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Corps of Engineers receives highest Army environmental award

ANCHORAGE - Mr. Tad Davis, Deputy Assistant Secretary of the Army for
Environment, Safety, and Occupational Health, presented the U.S. Army Corps
of Engineers, Alaska District, with the Secretary of the Army Award for
Environmental Restoration on Aug. 4 in a ceremony at district headquarters on
Elmendorf Air Force Base. The Alaska District's Formerly Used Defense Sites
(FUDS) program received the highest honor in the field of environmental
science and sustainability conferred by the Army for investigation of
formerly used military sites on Tanaga and Ogliuga Islands in the Aleutian
Islands.

Davis cited the project team's efforts in implementing innovative
technologies, green remediation, endangered species protection, historic
preservation, environmental restoration and cost savings.

"Our Army is building green, buying green and going green and this program
fits right in," Davis said. "Partnership, that link with business, is very
important. Fourteen of the 17 contractors were small businesses. "

The team searched for environmental contaminants, unexploded ordnance and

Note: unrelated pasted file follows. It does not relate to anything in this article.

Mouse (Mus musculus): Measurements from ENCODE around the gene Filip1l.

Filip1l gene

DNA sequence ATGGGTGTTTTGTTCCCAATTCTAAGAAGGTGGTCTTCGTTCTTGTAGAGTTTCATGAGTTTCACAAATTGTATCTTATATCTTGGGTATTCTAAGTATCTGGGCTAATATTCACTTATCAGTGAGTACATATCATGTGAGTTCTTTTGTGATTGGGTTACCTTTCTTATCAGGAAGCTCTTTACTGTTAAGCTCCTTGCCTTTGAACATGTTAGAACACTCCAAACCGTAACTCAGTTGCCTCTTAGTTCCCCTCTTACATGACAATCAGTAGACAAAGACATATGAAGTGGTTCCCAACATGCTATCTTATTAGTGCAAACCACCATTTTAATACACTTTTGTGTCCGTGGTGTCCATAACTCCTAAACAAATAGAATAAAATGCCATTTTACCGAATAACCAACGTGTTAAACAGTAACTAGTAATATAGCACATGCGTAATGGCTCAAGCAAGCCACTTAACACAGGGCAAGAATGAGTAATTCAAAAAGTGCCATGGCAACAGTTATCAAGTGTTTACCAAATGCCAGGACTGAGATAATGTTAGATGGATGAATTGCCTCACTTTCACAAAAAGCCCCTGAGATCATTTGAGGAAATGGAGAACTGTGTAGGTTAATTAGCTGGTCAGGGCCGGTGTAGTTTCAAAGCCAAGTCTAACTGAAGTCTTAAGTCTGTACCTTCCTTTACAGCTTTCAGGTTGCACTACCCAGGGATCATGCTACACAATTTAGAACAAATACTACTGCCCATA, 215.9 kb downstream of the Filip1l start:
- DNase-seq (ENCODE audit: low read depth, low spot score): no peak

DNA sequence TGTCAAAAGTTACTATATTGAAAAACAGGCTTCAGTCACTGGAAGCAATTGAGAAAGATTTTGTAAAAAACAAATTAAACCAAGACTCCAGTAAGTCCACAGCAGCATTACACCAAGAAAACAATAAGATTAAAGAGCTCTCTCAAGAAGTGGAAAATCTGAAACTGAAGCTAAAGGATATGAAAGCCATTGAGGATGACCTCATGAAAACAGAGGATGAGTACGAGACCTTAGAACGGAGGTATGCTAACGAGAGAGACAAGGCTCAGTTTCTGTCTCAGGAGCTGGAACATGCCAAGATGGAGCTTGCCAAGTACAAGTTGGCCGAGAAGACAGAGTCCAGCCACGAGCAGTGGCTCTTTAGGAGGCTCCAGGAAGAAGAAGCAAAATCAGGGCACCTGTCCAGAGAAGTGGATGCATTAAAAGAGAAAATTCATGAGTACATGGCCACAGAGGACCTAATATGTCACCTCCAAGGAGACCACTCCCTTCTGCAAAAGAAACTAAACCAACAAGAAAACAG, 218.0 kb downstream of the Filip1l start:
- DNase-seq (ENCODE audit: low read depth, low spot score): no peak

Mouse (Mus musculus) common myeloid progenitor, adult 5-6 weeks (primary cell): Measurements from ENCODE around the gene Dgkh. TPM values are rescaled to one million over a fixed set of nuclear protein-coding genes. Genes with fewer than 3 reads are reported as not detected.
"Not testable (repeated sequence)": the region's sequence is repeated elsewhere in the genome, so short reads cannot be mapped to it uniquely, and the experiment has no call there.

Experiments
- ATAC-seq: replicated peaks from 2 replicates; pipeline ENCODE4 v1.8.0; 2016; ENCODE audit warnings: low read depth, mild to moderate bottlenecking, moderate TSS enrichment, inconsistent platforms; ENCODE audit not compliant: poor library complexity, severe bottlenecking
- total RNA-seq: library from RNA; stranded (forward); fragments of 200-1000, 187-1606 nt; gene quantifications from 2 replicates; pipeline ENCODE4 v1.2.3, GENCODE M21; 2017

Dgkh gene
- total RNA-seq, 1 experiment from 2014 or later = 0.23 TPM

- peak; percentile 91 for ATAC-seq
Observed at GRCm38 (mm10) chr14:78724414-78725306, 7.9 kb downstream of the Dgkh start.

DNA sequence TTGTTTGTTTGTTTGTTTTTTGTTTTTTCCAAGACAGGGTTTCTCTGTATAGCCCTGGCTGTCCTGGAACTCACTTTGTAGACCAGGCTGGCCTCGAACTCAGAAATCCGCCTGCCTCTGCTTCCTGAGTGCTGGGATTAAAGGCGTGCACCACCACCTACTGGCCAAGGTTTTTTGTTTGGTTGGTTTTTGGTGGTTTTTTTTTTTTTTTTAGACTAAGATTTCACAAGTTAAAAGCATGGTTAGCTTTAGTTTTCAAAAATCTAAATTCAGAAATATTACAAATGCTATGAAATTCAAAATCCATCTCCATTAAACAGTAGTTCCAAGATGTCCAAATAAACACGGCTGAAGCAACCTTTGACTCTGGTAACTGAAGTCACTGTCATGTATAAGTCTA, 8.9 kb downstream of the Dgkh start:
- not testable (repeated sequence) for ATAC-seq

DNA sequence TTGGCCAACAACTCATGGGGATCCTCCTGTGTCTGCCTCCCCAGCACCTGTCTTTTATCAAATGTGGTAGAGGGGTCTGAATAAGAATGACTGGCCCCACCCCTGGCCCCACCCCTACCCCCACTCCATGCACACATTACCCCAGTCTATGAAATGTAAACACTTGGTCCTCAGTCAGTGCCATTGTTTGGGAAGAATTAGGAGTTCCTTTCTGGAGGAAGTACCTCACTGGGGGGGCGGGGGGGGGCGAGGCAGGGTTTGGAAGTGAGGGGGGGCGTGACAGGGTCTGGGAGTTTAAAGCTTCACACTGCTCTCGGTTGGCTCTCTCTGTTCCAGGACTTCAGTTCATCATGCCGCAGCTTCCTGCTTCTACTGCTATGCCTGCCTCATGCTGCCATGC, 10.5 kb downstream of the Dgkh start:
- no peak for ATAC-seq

buried munitions dating back to World War II military operations. Government
personnel and the Corps' contractor overcame many difficulties. Just getting
to the uninhabited islands located 65 miles southwest of Adak and 1,350 miles
southwest of Anchorage was a challenge involving many transportation modes
including airplane, helicopter, barge, vessel charter, and utility vehicle.
The team also walked many cross-country miles on uneven terrain.

By executing three remedial investigation projects simultaneously, the FUDS
team saved more than $5.2 million in mobilization and demobilization costs.
The team's extensive upfront planning, innovative real-time field screening
techniques and changes initiated from combining projects have been developed
in to a program management model for future remote Aleutian Island projects,
which is estimated to save $5-$15 million in future costs.

Both Tanaga and Ogliuga islands reside within designated wilderness areas of
the Alaska Maritime National Wildlife Refuge, requiring special attention to
habitat preservation. The contractor successfully met all U.S. Fish and
Wildlife permit stipulations and placed the field camp on the only available
piece of flat and uncontaminated landscape with water and beach access.

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